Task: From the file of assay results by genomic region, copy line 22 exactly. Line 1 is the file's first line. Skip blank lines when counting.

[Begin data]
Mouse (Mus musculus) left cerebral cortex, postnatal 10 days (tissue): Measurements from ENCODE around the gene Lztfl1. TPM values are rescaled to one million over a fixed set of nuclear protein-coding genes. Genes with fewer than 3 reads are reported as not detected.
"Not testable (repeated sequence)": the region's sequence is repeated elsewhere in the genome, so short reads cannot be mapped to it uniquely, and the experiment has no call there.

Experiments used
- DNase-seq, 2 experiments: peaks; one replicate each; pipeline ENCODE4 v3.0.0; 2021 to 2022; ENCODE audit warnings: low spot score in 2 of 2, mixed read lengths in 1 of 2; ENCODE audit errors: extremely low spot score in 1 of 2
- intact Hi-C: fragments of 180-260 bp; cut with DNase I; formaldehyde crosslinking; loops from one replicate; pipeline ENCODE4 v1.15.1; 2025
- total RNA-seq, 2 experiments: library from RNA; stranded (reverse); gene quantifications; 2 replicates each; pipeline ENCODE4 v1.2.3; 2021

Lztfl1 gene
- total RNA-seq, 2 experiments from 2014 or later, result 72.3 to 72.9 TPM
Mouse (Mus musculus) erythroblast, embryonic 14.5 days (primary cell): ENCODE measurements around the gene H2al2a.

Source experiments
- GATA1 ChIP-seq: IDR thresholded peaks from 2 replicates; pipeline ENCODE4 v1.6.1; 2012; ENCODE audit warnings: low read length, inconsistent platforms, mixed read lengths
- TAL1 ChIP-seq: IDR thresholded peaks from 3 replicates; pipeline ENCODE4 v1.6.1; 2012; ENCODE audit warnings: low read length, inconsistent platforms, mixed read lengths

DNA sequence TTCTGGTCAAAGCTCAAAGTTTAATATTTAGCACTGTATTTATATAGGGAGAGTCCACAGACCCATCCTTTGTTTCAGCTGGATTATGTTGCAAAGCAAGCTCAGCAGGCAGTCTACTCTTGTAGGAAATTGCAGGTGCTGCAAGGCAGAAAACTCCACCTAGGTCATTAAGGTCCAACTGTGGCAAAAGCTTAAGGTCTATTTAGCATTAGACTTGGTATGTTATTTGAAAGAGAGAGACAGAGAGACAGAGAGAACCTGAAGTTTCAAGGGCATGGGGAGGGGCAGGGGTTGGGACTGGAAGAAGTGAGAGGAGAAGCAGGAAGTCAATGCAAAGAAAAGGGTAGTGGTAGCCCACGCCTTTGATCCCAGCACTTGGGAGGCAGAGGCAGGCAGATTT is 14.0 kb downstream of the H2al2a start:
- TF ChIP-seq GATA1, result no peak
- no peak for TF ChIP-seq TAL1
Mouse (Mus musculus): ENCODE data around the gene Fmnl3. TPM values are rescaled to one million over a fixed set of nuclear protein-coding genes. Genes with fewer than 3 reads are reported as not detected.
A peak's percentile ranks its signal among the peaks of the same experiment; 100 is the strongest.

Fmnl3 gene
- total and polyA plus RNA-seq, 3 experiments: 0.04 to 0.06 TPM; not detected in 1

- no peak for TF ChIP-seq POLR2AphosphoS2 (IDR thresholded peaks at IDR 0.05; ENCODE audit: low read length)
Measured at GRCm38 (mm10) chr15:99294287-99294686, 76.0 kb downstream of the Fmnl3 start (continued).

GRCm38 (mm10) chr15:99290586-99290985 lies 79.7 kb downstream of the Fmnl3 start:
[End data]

GRCm38 (mm10) chr15:99290586-99290985 lies 79.7 kb downstream of the Fmnl3 start: